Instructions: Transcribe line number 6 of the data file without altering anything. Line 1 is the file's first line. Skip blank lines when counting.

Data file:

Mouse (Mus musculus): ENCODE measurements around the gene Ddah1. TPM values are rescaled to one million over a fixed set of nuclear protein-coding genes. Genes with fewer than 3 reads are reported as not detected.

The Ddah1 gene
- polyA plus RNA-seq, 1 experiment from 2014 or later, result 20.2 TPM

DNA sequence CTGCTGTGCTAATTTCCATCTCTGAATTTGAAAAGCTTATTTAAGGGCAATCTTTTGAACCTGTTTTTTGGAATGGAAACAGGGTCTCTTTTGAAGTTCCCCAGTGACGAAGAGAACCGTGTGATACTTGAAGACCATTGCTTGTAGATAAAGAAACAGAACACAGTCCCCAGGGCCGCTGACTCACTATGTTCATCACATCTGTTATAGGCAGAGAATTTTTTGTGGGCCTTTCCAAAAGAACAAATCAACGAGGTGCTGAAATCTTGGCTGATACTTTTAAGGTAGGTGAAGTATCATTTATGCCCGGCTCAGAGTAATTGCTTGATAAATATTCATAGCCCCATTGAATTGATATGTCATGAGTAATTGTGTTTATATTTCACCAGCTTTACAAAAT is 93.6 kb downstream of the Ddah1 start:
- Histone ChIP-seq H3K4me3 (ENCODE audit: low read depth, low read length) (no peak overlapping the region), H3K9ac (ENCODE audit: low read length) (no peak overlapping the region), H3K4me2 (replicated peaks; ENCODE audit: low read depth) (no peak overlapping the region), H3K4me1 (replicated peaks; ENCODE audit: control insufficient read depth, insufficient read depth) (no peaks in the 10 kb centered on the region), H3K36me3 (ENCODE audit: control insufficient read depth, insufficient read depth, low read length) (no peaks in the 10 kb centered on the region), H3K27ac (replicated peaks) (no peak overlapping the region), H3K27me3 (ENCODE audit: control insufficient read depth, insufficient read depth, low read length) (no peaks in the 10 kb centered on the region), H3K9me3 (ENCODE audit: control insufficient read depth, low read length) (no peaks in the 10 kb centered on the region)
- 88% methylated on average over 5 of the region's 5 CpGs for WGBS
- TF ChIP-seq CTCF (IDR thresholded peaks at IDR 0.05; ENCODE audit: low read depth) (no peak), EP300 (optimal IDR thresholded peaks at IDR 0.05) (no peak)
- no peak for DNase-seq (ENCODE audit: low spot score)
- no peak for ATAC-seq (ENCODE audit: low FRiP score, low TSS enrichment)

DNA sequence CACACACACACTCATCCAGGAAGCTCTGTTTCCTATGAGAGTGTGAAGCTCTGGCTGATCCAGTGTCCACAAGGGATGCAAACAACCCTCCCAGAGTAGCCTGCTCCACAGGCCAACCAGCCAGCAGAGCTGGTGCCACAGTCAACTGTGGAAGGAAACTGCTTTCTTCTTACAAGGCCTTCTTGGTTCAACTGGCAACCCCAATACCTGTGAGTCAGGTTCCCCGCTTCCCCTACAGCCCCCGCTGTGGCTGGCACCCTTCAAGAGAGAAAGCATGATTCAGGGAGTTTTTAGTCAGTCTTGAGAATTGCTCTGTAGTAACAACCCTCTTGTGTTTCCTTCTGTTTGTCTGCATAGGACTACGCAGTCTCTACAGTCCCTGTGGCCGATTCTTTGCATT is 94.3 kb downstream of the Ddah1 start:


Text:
- 88% methylated on average over 5 of the region's 5 CpGs for WGBS